Nehemiah’s adventure began in the early spring, after months of ignoring the calling that God had put on his heart until he just couldn’t tune it out any longer. (Neh 2:1-2)

It is Spring now. It is time to move. It is time to stop screwing around.

We have had a season of relative ease and leisure, but now it is time to get back to work. Things are changing rapidly and the sooner we let go of our old ways, the better.

I realize that most of us have been working frantically, but not in the ways we should. Rather, we’ve been pouring our blood sweat and tears into a system that is dysfunctional, counterproductive and evil.

We must not beat around the bush on that last point. By all serious ethical standards, global capitalism is a disaster without precedent, wicked to its core. Yes, it has temporarily created extraordinary luxury for a small portion of the earth’s people. But that story is not over; that luxury comes at great cost of isolation, depression and violence. And it can unravel quite quickly. Will unravel.

We face a deadline that is unknown but probably soon. The current order will end, and when it does we must have something to replace it. There can be no more bargaining.

We – that is, people oriented toward cooperation and building new economic models – carry the seeds of a new civilization. We must be ready to plant them at the right time if we want to have a harvest.

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Loyal Judas

In today’s Gospel text for the Revised Common Lectionary – a three-year cycle that keeps Christians of many denominations on the same page, so to speak – Jesus sends Judas out to betray him. (John 13:21-32)

This doesn’t make a whole lot of sense. Who orders his own betrayal? And when doing so, why do it in a way that looks for all the world like the same physical act of communion that is otherwise oddly absent in John’s Gospel:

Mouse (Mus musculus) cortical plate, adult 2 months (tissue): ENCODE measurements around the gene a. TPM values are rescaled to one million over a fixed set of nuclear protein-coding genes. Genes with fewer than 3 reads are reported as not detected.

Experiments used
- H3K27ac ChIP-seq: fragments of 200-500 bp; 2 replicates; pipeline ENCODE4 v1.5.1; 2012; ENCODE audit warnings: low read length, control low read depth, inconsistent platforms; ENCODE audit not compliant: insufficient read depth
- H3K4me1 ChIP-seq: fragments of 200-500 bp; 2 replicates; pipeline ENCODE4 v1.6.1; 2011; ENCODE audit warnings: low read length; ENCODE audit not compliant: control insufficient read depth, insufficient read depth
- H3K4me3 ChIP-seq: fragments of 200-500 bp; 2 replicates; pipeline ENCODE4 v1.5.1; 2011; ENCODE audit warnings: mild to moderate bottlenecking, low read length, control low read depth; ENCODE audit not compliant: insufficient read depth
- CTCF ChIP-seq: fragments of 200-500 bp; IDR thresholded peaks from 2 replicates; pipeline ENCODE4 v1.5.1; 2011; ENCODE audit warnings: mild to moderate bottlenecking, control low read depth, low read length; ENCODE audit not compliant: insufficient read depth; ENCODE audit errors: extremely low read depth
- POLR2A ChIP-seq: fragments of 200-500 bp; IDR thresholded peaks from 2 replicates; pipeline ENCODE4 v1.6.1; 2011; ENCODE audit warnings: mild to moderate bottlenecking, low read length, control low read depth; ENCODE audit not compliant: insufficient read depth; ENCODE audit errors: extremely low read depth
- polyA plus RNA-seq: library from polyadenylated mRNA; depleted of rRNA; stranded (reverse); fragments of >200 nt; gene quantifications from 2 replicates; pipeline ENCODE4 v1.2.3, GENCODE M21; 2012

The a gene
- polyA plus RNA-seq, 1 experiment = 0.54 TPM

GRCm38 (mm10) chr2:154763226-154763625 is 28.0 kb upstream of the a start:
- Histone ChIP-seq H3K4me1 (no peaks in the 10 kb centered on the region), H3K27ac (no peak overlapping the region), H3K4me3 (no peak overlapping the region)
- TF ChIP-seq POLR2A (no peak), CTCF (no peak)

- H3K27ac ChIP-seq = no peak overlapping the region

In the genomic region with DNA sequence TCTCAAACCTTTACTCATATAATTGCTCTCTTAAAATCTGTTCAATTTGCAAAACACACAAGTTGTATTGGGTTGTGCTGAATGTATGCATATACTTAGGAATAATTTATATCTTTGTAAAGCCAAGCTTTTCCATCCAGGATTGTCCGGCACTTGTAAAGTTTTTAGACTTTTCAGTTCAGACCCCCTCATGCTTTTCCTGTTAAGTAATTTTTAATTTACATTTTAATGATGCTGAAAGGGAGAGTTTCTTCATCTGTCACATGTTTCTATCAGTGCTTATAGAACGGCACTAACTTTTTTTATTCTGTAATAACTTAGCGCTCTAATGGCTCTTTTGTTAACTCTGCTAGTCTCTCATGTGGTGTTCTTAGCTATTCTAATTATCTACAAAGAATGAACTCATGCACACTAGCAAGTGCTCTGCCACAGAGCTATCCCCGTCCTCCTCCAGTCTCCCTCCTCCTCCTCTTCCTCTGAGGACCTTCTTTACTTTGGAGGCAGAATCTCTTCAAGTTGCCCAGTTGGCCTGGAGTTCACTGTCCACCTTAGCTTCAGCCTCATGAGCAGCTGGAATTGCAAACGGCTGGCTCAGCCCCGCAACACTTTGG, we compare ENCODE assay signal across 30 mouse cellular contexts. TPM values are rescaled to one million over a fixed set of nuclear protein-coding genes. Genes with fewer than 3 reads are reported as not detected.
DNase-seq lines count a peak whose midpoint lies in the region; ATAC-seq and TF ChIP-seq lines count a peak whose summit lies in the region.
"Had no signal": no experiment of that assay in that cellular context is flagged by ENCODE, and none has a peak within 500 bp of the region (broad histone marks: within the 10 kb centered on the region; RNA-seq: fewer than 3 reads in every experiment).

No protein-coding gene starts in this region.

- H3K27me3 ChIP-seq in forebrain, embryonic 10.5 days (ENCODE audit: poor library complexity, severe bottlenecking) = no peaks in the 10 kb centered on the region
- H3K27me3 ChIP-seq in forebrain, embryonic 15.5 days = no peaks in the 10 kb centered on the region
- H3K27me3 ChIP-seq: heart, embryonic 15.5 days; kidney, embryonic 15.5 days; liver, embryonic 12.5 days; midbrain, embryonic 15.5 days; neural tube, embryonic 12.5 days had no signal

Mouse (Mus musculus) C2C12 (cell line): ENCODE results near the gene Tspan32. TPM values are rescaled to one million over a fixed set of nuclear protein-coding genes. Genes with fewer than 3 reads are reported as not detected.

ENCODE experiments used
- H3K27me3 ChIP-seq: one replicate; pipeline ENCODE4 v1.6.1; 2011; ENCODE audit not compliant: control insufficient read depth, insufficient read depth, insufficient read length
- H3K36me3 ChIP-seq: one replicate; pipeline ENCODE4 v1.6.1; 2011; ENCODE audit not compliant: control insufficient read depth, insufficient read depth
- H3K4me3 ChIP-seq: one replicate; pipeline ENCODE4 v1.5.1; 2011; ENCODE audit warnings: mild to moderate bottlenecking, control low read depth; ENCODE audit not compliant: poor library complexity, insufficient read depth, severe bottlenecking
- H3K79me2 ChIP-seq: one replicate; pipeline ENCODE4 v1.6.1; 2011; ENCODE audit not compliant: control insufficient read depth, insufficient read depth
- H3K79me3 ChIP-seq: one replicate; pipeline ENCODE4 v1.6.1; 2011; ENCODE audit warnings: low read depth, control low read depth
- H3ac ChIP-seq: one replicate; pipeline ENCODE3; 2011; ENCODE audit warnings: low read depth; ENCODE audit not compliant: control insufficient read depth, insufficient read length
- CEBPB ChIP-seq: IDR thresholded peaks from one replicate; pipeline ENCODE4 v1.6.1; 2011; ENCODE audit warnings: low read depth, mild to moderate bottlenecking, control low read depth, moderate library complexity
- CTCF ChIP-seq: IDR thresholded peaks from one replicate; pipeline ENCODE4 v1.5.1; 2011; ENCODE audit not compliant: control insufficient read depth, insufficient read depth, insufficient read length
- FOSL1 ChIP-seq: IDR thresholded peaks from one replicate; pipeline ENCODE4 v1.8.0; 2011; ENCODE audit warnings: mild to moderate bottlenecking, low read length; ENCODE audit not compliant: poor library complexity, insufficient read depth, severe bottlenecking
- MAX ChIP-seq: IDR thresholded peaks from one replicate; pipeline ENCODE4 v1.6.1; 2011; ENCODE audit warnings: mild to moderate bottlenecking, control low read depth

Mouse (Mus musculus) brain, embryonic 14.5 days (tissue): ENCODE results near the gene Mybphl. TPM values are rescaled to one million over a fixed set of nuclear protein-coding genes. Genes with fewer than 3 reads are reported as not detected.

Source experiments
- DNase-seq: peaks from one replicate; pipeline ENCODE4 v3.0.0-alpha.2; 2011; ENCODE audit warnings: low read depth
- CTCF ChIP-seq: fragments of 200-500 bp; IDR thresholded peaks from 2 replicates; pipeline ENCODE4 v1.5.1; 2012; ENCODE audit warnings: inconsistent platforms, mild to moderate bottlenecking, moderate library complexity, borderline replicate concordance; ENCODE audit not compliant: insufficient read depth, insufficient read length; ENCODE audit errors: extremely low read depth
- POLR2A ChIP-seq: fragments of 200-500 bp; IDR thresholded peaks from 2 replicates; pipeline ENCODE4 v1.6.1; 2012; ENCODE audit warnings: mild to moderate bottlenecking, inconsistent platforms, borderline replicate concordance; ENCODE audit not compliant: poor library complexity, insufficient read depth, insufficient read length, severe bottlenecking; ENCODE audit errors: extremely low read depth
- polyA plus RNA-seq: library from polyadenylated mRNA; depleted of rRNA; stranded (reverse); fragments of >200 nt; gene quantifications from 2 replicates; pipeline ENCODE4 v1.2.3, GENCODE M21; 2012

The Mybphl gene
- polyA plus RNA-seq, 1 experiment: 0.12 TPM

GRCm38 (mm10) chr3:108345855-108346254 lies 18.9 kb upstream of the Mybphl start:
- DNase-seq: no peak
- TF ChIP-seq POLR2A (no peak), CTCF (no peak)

Jesus answered, “It is the one to whom I will give this piece of bread when I have dipped it in the dish.” Then, dipping the piece of bread, he gave it to Judas, the son of Simon Iscariot. As soon as Judas took the bread, Satan entered into him. So Jesus told him, “What you are about to do, do quickly.” (12:26-27)

Other than the mention of Satan, this moment looks, for all the world, like an anointing to carry out some key task. And indeed it was a key task:

Jesus was already well past the point of no return. He’d waltzed into Jerusalem at Passover (a very loaded time, when the Romans would beef up security to deal with frequent disturbances). He shouted to the crowds that they should listen to him rather than the quisling sellouts that were in bed with the Romans:

For I did not speak on my own, but the Father who sent me commanded me to say all that I have spoken. I know that his command leads to eternal life. So whatever I say is just what the Father has told me to say. (12:49-50)